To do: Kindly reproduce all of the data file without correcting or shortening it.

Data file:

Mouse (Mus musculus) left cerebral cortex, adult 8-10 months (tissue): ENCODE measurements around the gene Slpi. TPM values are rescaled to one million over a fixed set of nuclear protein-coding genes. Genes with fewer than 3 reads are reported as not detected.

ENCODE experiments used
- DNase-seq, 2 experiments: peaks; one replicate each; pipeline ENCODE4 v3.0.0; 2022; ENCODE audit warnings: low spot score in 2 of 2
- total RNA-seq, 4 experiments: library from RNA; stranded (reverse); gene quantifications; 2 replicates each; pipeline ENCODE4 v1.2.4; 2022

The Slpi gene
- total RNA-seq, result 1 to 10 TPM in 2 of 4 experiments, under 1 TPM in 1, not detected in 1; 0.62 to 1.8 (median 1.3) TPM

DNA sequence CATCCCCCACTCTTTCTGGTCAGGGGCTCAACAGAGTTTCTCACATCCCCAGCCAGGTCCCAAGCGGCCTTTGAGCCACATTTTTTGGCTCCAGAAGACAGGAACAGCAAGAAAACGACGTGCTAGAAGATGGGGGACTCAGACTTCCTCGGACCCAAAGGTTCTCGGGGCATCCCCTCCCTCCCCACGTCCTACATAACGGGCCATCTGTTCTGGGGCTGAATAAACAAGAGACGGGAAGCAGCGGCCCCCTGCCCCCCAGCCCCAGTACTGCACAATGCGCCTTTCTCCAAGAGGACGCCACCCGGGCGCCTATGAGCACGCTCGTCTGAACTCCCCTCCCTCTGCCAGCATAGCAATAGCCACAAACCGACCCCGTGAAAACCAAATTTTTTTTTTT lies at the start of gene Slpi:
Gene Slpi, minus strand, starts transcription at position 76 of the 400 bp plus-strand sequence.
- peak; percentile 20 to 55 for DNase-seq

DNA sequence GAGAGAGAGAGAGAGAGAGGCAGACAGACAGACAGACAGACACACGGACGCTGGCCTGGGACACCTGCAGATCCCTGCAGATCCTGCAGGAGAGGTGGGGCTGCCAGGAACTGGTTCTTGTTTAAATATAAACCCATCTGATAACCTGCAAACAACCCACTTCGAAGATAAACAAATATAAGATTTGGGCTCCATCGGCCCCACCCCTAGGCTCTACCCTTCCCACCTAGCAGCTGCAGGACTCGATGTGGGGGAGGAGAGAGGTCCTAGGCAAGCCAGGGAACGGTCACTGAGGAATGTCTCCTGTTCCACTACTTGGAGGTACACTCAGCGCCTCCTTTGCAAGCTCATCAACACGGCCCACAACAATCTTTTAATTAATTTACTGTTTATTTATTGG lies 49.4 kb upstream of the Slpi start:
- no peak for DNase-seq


Mouse (Mus musculus) left cerebral cortex, adult 8-10 months (tissue): ENCODE measurements around the gene Slpi. TPM values are rescaled to one million over a fixed set of nuclear protein-coding genes. Genes with fewer than 3 reads are reported as not detected.

ENCODE experiments used
- DNase-seq, 2 experiments: peaks; one replicate each; pipeline ENCODE4 v3.0.0; 2022; ENCODE audit warnings: low spot score in 2 of 2
- total RNA-seq, 4 experiments: library from RNA; stranded (reverse); gene quantifications; 2 replicates each; pipeline ENCODE4 v1.2.4; 2022

The Slpi gene
- total RNA-seq, result 1 to 10 TPM in 2 of 4 experiments, under 1 TPM in 1, not detected in 1; 0.62 to 1.8 (median 1.3) TPM

DNA sequence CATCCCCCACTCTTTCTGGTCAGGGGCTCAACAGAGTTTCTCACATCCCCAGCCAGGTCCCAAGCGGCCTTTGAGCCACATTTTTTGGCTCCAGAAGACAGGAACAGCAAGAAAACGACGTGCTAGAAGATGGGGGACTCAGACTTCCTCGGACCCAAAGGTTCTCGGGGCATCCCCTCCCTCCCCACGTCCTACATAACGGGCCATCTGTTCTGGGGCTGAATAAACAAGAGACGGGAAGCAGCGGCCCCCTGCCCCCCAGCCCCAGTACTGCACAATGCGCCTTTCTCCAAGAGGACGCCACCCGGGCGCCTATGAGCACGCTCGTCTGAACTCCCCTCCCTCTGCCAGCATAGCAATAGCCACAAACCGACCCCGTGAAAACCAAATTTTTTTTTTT lies at the start of gene Slpi:
Gene Slpi, minus strand, starts transcription at position 76 of the 400 bp plus-strand sequence.
- peak; percentile 20 to 55 for DNase-seq

DNA sequence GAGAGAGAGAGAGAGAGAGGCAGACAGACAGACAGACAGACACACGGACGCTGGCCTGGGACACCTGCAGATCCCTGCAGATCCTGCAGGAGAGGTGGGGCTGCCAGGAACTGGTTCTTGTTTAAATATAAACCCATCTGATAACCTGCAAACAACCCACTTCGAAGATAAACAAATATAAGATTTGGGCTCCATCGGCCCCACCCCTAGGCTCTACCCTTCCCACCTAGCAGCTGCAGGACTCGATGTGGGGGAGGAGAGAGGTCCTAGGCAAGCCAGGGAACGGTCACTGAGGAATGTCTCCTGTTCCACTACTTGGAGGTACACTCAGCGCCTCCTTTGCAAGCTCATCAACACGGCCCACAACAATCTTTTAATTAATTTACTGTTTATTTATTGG lies 49.4 kb upstream of the Slpi start:
- no peak for DNase-seq